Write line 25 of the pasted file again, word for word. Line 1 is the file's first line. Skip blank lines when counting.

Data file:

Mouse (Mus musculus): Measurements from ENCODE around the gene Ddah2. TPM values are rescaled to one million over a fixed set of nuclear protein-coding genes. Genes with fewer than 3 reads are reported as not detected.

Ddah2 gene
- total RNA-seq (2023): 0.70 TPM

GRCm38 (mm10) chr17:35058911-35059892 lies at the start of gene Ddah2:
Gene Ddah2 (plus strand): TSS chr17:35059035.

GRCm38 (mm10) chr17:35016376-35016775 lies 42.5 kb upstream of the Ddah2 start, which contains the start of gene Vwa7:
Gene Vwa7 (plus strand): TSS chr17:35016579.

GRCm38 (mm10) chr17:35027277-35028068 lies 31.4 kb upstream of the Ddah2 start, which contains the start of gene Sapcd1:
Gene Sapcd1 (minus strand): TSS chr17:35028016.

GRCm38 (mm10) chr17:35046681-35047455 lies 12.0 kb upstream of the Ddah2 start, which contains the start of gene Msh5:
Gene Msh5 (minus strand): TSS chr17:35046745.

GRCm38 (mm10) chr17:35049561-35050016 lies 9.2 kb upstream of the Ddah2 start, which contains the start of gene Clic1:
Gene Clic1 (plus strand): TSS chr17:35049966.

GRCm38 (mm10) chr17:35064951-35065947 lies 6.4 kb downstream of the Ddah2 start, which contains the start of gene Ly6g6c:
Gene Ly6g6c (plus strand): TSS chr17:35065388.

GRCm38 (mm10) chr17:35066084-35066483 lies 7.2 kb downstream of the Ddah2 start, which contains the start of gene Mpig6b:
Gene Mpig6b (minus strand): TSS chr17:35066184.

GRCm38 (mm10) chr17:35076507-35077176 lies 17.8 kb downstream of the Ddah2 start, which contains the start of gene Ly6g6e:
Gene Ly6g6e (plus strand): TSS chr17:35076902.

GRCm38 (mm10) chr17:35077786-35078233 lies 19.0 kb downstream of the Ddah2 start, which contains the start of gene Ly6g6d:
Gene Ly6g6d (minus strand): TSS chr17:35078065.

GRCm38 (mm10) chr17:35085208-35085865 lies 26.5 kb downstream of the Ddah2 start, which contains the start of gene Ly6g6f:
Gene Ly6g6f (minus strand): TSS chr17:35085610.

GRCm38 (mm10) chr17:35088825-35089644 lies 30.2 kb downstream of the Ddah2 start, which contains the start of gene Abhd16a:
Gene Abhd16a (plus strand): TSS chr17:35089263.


Gene Abhd16a (plus strand): TSS chr17:35089263.